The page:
What’s drawing these projects to Albuquerque? Well, the state’s comprehensive film incentives, for one thing: a 25-30 percent refundable tax credit with no minimum spend, plus the forward-thinking Film Crew Advancement Program, which facilitates on-the-job training and reimburses productions for 50 percent of a local crew member’s labor if the production moves him or her up the ladder. Also, in an effort to integrate moviemaking with local day-to-day life, the city encourages productions to award a $100-per-day stipend to public programs in the neighborhoods most affected by film shoots. “We started this program in 2008,” says the city’s Film Liaison, Ann Lerner, “and to date the movie industry has raised $103,460 to help neighborhood groups.”
The Albuquerque culture is one that rallies around moviemakers, with at least 10 film festivals, two film schools, an award-winning film commission and indie cinemas to spare. Plus, the physical backdrop is a sunny chameleon that can stand in for myriad environments. Albuquerque’s surroundings doubled for Afghanistan in 2013’s Lone Survivor, and on the recent production of The Space Between Us, a Gary Oldman film about a boy raised on Mars, we’re guessing the rust-colored deserts surrounding Albuquerque stood in for the Red Planet. (The Space Between Us was also the first feature film to shoot at Spaceport America, the world’s first commercial spaceport, located in Southern New Mexico.)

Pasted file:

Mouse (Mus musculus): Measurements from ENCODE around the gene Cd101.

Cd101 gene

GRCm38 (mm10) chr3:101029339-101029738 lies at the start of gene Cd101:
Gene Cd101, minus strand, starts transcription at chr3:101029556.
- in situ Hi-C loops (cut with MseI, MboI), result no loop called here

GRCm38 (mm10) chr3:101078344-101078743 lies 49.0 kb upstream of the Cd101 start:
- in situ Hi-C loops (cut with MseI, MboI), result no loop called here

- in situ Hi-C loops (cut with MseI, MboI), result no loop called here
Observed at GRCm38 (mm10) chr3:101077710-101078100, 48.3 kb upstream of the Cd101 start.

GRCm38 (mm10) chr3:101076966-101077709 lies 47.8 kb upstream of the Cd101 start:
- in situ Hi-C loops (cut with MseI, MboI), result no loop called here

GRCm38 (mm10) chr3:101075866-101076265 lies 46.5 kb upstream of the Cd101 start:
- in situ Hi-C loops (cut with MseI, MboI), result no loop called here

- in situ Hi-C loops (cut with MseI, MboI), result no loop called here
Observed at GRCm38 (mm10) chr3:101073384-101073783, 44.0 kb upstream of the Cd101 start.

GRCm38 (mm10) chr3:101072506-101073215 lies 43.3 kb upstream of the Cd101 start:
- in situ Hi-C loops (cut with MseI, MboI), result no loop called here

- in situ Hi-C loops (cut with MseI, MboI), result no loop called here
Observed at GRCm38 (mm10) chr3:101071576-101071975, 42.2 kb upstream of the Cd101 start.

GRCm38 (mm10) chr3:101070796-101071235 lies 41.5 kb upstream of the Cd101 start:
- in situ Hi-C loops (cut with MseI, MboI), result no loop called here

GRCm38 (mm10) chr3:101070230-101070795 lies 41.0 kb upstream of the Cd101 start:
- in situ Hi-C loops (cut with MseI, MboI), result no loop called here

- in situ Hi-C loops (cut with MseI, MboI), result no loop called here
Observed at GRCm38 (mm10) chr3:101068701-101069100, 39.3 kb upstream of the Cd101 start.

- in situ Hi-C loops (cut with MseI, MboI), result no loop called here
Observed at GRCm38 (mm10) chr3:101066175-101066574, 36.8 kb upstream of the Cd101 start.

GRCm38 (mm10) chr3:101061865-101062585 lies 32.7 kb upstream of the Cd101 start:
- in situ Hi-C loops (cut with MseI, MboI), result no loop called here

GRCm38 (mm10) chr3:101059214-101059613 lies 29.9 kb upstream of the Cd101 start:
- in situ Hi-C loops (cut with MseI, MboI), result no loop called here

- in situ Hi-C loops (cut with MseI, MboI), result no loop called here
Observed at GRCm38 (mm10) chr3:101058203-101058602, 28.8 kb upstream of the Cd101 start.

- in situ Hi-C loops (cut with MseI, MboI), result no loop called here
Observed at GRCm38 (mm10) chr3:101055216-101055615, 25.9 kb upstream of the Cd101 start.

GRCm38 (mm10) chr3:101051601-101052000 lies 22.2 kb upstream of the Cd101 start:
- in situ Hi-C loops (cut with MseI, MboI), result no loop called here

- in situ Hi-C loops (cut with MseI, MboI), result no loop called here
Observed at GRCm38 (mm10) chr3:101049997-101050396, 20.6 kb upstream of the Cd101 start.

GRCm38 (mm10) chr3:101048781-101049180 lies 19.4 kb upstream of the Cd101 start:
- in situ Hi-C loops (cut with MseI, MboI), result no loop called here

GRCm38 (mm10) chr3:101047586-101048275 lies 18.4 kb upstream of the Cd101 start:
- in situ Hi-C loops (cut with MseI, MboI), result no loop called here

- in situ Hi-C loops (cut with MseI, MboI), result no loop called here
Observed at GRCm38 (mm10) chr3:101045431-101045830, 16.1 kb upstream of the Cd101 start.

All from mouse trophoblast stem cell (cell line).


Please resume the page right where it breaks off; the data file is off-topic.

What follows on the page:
All signs point to an Albuquerque that dominates the national moviemaking stage in the years to come.
6. Chicago, Illinois
Perhaps no moviemaker celebrated the city of Chicago’s onscreen majesty with more zeal than the late, great John Hughes, who showcased the city as a virtual Candy Land of locations: between the iconic skyline, gorgeous brownstones, suburban mansions, gritty urban backdrops, the “L,” and Lake Michigan, the city can be made to look old, new, warm, cold, polished, rough and beachy.
Beyond mere aesthetics, Chicago has all the gravitas of the nation’s third biggest city—culture, nightlife, arts and good eats—with a Midwestern vibe, reasonable housing costs, deep dish pizza, and a miraculous infrastructure by which cars and a far-reaching public transportation system coexist in harmony.
A street scene for TV’s Empire unfolds in Chicago in 2015. Courtesy of Fox
With hundreds of feature films and TV productions coming through each year and a healthy 30 percent statewide tax incentive, the Windy City draws coveted properties to its shores. 2015 saw the productions of Spike Lee’s Chi-Raq
, Melissa McCarthy’s forthcoming comedy, The Boss
, Mark Williams’ The Headhunter’s Calling
, the Sundance 2016-premiering Southside with You
, broadcast TV’s highest rated series of the season, Empire
, and Starz’s adaptation of Steven Soderbergh’s The Girlfriend Experience
, to name a few.
Chicago also has a rich tradition of theater and improv comedy—with companies such as Goodman, Steppenwolf, TimeLine and Second City—from which some of our nation’s most beloved characters emerged. But while this talent pool often grew up in Chicago and then migrated to larger markets like New York and L.A., local filmmaker Kris Swanberg (writer-director of Sundance 2015’s Unexpected) is spearheading a trend toward staying put. “I’m hoping that when people like Joe [Swanberg, her husband] and me and other filmmakers here in the city choose to make work here, more and more talent will stay and it can become a symbiotic relationship.”
Chiraq still photographs
Chicago cinephiles seem dedicated to keeping moviemaking talent local. A whopping 40 annual film festivals call Chicago home, and with eight film schools and a lion’s share of long-running indie cinemas, Chicago makes a great home for the independent moviemaker looking to crew up or make their own work. As long as you can stand the winters.
7. Seattle, Washington